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Pavel Osten

Associate Professor
M.D., Medical School of Charles University, Prague, 1991
Ph.D., SUNY Downstate Brooklyn, 1995


Contact
osten@cshl.edu
(516) 367-6990 (p)
 
To understand what’s going wrong in illnesses like autism and schizophrenia, we need to know more about how neural circuits are connected in the healthy brain. We’ve developed advanced imaging methods to draw the first whole-brain activation map in the mouse.  Now we’re applying that technology to study changes in brain activity in mice whose behavior models human autism and schizophrenia. 

Pavel Osten’s lab works on identification and analysis of brain regions, neural circuits, and connectivity pathways that are disrupted in genetic mouse models of autism and schizophrenia. Osten hypothesizes that (1) systematic comparison of multiple genetic mouse models will allow determination of overlaps in pathology—neural circuit endophenotypes—responsible for the manifestation of neuropsychiatric disorders and (2) neural circuit-based classification of autism and schizophrenia will provide key circuit targets for detailed mechanistic studies and therapeutic development. Osten and colleagues have developed the first systematic approach to the study of neural circuits in mouse models of psychiatric diseases, based on a pipeline of anatomical and functional methods for analysis of mouse brain circuits. An important part of this pipeline is high-throughput microscopy for whole-mouse brain imaging, called serial two-photon (STP) tomography. This year, they used this method to describe the first whole-brain activation map representing social behavior in normal mice. They are currently focusing on using this approach to study brain activation changes in two mouse models of autism: the 16p11.2 df/+ mouse model, which shows an increased propensity to seizures and hyperactivity, and the CNTNAP2 knockout mouse model, which shows abnormal social behavior.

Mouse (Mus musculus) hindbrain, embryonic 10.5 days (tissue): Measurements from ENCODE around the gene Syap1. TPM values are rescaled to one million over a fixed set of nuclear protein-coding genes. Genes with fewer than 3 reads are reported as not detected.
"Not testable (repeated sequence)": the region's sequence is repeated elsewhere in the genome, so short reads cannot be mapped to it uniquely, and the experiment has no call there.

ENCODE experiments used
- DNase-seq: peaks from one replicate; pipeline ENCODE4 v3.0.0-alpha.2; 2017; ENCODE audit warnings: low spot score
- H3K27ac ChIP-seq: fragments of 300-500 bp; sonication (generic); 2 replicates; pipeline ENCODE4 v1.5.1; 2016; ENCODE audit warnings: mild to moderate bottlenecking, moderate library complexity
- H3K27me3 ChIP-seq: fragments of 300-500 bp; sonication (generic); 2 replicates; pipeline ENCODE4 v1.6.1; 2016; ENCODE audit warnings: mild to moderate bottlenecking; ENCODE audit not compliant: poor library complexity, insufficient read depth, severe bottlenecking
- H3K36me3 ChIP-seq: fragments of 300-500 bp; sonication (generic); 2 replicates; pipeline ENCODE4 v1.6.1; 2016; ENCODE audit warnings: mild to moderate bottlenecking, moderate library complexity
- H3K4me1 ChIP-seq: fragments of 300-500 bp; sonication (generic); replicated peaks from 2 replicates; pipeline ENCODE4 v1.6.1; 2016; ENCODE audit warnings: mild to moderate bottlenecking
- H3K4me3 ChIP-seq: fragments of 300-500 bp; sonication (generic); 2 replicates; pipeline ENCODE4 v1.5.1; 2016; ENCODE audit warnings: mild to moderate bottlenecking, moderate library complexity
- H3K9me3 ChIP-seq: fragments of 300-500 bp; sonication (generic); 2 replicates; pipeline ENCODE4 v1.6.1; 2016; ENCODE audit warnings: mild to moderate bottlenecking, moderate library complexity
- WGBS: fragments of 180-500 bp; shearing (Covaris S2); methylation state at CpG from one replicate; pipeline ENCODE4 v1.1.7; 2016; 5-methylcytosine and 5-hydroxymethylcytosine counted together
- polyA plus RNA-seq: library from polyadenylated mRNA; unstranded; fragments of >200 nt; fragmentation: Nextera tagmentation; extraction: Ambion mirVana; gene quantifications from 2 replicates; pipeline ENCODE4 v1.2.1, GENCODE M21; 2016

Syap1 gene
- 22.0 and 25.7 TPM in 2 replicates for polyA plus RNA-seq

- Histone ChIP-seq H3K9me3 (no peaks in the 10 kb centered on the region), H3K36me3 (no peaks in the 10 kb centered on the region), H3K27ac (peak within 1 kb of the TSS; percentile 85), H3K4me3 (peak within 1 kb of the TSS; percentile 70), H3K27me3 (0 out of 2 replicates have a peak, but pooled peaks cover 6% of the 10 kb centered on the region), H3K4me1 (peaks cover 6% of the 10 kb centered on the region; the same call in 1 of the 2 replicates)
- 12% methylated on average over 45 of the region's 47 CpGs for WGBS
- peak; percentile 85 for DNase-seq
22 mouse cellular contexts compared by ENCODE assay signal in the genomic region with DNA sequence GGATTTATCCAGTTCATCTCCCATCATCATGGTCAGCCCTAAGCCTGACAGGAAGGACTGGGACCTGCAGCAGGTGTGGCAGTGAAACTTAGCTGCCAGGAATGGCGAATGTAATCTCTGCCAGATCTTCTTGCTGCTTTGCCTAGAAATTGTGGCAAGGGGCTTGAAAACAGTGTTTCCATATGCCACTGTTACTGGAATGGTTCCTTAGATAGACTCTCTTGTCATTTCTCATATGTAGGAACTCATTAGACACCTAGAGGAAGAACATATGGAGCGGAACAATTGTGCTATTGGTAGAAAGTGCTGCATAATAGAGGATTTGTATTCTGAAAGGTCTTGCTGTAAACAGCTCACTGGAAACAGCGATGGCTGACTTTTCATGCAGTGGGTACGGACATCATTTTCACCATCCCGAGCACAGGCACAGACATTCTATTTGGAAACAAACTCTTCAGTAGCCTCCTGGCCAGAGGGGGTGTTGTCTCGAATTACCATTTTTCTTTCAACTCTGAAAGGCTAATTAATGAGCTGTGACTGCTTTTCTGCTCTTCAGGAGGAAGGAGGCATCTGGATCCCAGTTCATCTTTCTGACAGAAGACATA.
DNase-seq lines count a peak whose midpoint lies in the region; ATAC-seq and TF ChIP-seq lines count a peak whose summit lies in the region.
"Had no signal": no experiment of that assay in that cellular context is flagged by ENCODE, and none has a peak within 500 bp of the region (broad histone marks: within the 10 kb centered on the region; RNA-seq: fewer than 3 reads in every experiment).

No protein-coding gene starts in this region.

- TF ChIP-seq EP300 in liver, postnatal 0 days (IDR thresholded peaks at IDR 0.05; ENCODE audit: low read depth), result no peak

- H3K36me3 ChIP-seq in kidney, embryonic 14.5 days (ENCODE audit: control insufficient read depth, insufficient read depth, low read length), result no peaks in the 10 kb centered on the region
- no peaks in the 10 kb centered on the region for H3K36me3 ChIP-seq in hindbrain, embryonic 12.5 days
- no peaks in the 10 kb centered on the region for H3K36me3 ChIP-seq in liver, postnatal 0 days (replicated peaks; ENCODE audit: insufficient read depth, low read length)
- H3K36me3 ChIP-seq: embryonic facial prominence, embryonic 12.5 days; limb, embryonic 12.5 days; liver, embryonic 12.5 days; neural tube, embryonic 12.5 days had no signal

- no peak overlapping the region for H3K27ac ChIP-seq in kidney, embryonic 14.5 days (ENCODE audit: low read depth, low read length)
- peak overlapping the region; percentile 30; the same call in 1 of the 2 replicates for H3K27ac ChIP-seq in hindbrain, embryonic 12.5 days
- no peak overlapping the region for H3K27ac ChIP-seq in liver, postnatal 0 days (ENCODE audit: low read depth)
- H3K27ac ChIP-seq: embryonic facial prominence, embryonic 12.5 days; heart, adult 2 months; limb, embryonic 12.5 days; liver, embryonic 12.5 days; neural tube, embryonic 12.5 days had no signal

Ragan, T., Kadiri, L.R., Venkataraju, K.U., Bahlmann, K., Sutin, J., Taranda, J., Arganda-Carreras, I., Kim, Y., Seung, H.S., and Osten, P. 2012. Serial two-photon tomography for automated ex vivo mouse brain imaging. Nat. Meth. 9: 255–258.

Glajch, K.E., Fleming, S.M., Surmeier, D.J., and Osten, P. 2012. Sensorimotor assessment of the unilateral 6-hydroxydopamine mouse model of Parkinson's disease. Beh. Brain Res. 230: 309–316.

Chan, C.S., Glajch, K.E., Gertler, T.S., Guzman, J.N., Mercer, J.N., Lewis, A.S., Goldberg, A.B., Tkatch, T., Shigemoto, R., Fleming, S.M., Osten, P, and Surmeier, D.J. 2010. HCN channelopathy in external globus pallidus neurons in models of Parkinson's disease. Nat. Neurosc. 14: 85–92.

Cetin, A., Komai, S., Eliava, M., Seeburg, P.H. and Osten, P. 2007. Stereotaxic gene delivery in the rodent brain. Nat. Protoc. 1: 3166–3173.

Komai, S., Licznerski, P., Cetin, A., Waters J., Denk, W., Brecht, M. and Osten P. 2006. Postsynaptic excitability is necessary for strengthening of cortical sensory responses during experience-dependent development. Nat. Neurosci. 9: 1125–1133.

Archived Publications
Stanley Institute
Disruptions in GABAergic circuits are leading risk factors for mental disorders, including schizophrenia. We are generating the first quantitative anatomical atlas featuring precise cell counts and 3D distribution of GABAergic cell types in the mouse brain. This will inform studies of disruptions of GABAergic circuits in schizophrenia mouse models.